With ‘Advocate’ Reviews in Legal Limbo How Will We Know What Sonoma Wines To Drink?

The real victims in the lawsuit between the Wine Spectator and Antonio Galloni are the people

At the center of a dispute between Robert Parker’s Wine Advocate and former writer Antonio Galloni are hundreds of Sonoma wine reviews the Italian critic wrote while on a trip to Sonoma in January 2012. By his refusing to give the reviews to the Advocate and instead deciding to publish them on his own site, Galloni has crossed Parker’s line in the sand. Across this line, you do not … TWA is claiming breach of contract and violation of trade secrets — namely their extensive list of subscribers, reports Decanter.

The Advocate is also requesting that a judge prevent Galloni from publishing the reviews until the matter is settled.

In the meantime, thousands of Americans are left wondering what to drink. Without TWA scores and analysis, how will we know which Sonoma wines are worth paying way too much for? Without Parker’s stamp of approval, how will you know whether the wine you are bringing to dinner will improve your social standing? What if, heaven forbid, no one has ever even heard of it? And what of judging your friends — they could potentially get away with bringing a mere 80 point wine. Without the Sonoma reviews, we will simply never know whether or not any wine is good, or even what it tastes like. Are these red fruits or black? Boysenberry? Bramble? It’s frightening. Terrifying, really.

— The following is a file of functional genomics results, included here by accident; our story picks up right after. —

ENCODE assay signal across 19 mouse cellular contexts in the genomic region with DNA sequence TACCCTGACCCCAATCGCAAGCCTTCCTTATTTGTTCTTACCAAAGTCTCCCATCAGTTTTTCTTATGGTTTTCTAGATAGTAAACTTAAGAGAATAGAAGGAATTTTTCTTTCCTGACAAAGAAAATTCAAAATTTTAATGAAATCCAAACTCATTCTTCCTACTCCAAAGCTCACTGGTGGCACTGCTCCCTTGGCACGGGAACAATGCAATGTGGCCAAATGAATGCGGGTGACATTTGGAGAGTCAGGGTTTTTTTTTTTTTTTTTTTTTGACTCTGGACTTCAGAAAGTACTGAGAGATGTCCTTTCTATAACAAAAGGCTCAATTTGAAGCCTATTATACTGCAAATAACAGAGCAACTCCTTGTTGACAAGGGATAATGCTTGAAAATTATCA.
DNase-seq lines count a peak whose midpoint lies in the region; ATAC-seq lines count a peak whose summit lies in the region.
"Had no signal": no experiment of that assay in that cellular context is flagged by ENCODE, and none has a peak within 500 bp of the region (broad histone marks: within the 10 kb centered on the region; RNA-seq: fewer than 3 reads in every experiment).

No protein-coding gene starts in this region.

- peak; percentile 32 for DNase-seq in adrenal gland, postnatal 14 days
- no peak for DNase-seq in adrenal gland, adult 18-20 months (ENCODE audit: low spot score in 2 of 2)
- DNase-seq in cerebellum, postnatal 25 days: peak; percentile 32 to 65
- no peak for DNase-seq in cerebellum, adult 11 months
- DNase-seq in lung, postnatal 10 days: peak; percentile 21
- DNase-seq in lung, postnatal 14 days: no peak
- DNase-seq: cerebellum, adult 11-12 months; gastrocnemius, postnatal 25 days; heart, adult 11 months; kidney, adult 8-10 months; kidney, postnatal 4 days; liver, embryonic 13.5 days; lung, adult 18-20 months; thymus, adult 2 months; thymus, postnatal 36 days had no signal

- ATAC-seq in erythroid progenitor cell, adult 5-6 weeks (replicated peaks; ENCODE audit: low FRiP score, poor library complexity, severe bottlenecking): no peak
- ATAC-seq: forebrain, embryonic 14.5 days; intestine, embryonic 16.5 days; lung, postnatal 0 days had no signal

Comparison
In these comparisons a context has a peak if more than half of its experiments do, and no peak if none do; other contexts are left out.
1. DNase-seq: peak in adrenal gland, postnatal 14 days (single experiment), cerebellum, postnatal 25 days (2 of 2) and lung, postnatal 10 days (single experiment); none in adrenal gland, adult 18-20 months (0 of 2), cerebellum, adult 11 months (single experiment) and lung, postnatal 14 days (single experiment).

And it will leave Sonoma in shambles. Babies will scream out. Women will softly sob.

The same sense of terror and chaos exists on the other side of the counter. Tasting room attendants opening current release wines don’t know what to say. Pourers have reportedly been seen mumbling something about percentage of new oak and malolactic fermentation and then collapsing in tears. “We think the wine is good, but we don’t know for sure. Is it a 90 point wine? Could it be a 100 point wine and we just don’t know it?” will say the sales counter girls across Sonoma. “We just don’t know what to say. Sales have been bad.”

Shelf talkers at wine shops are similarly speechless. As new vintages arrive, shop owners are uncertain about the product. “Should I even sell this wine? Or just smash the bottles in an alley?” they’ll wonder. Shop owners will be left saying, “I just simply don’t know. We really, really need those reviews.”

This post brought to you by the letter sex (because tourists are mean):